The Sitcoms That Truly Reflect Working Class Britain
Television is often rather elitist. It stereotypes, glamorises and quite often takes advantage of people in the most grotesque way, highlighted more recently by the axing of the Jeremy Kyle Show.
However, at its best it can often create relatable, loveable characters that represent a community of people accurately and favourably. None more so than the working class sitcom.
But what are the best sitcoms to truly reflect working class Britain?
We take a look at some of our favourites…
Only Fools & Horses
Only Fools and Horses is regularly voted one of the greatest sitcoms in history, following brothers Del and Rodney who work their socks off to make ends meet.
At the heart of it, throughout all the trials and tribulations, is brotherly love. Family is who Del works for, looking out for his younger brother like a father.
There’s marriage, separation, pregnancy, miscarriage, death all dealt with sensitively and with humour. It’s why it recorded 24.3 million viewers in its final episode as the Trotters eventually did become millionaires.
The bingo hall is still a huge part of working class life and the rise of online bingo site playing is seeing a new generation of player.
It’s a classic part of British holidays and the bingo night midweek is still treated as a night out for many.
Eyes Down was a sitcom based in a bingo hall and ran for two series in the early 2000s. It won’t be hugely remembered for its quality, but it was a good reflection of a working class night out.
Set in Liverpool, it starred Paul O’Grady as Ray Temple, a bingo caller and had all manner of bizarre situations in which Ray has to deal with. It was working class humour with slapstick humour.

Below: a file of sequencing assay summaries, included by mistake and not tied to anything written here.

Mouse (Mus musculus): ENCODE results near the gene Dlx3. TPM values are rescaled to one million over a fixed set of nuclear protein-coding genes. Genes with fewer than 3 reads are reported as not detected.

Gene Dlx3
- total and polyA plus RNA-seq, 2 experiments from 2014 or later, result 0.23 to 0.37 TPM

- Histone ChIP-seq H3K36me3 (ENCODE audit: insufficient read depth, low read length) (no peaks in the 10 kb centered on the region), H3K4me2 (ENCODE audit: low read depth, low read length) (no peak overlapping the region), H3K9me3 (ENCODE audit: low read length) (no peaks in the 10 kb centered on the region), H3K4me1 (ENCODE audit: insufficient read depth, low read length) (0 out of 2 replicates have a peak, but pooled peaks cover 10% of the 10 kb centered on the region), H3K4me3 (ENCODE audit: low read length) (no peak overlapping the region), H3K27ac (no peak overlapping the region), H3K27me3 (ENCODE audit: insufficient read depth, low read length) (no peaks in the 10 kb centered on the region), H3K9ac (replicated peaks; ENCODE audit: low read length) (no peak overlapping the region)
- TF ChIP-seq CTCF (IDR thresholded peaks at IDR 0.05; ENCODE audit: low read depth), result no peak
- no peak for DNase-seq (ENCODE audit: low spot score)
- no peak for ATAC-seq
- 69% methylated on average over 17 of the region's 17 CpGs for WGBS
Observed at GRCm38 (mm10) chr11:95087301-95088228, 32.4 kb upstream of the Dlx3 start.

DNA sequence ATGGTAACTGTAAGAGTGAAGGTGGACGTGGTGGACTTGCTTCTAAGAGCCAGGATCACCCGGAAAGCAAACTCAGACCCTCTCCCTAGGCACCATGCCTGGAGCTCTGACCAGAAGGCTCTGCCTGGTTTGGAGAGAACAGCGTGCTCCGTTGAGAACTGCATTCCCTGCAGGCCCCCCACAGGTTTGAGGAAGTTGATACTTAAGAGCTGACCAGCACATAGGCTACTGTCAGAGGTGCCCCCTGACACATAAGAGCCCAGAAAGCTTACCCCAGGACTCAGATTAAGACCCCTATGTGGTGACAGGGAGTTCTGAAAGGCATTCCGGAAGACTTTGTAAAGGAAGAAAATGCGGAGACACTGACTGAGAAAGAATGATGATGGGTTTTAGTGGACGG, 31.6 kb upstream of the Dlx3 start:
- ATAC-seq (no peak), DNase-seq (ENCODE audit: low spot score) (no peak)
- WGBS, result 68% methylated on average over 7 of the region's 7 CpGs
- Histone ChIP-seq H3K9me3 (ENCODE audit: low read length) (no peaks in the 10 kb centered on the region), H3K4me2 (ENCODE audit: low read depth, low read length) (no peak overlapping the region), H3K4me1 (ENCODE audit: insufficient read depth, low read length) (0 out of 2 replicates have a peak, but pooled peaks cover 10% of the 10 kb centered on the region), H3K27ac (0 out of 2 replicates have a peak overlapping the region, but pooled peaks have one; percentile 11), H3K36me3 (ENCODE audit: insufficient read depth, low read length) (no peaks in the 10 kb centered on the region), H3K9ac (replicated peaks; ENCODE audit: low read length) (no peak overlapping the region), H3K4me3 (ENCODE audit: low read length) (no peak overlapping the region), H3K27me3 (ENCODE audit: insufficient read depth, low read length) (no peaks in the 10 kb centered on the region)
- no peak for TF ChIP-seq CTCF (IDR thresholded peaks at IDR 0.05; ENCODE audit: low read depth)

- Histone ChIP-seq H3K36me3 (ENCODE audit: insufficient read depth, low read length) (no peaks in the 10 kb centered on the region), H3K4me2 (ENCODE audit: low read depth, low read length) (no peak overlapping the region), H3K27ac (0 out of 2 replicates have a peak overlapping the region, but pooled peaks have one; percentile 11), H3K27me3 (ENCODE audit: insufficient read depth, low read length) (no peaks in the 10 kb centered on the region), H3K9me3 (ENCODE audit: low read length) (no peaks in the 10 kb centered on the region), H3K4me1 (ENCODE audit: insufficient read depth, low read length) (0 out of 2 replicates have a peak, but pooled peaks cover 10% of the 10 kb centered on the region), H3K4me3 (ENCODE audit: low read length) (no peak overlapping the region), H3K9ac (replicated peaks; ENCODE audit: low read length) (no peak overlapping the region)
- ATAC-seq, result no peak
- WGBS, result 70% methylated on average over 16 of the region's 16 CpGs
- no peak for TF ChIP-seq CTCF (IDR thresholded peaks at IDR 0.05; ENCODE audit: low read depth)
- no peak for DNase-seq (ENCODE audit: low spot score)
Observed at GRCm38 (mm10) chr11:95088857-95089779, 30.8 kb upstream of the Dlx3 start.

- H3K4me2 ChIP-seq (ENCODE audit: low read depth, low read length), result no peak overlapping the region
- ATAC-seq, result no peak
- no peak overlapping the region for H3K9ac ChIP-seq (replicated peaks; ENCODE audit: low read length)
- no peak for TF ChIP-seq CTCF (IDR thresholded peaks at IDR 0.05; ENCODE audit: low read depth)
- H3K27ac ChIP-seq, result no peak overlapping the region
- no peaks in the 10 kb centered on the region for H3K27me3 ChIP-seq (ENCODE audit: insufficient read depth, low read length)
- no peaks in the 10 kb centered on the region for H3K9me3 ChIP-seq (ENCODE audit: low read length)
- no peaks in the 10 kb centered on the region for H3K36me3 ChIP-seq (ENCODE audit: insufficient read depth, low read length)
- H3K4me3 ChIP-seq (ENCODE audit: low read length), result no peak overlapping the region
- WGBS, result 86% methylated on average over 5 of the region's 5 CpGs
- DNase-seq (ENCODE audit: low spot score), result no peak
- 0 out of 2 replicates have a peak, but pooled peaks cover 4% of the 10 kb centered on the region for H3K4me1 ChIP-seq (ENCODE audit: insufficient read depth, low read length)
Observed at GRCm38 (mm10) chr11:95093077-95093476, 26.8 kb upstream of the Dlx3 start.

Derren Litten is also working on a working class pass time sitcom over the coming months and years, but it is Benidorm that he’s really made his name.
Running for 10 series it saw the same faces returning to the same Benidorm resort each year for karaoke, sunshine and to get stuck in to the all-inclusive bar.
The storylines border on the absurd, but the characters are entirely relatable whether it be those who visit year in year out, or those who really regret their hotel choice for the year.
The Royle Family really is a jewel in the British sitcom crown. It broke convention by essentially being about nothing. Simply a family sat around the television, chatting about life is something we all do and what Caroline Aherne and Craig Cash got so, so right.
They became characters we love and the moment Nanna dies is perhaps one of the most poignant moment in sitcom history.
It covered topics and issues that every family face but did so in a way that every family deals with them, in the home and around the dinner table.
The return of the sitcom in 2006 was a real bonus and showed the pair of writers were still in touch with working class people. Aherne sadly died back in 2016, but the gift she gave to British television will be forever in our hearts.
Dave has over 20 years experience in the digital industry, and is founder and editor of Geektown. Obviously a huge geek himself, he can often be found in front of the latest tv show or movie, on various video games, or with his head in a comic book.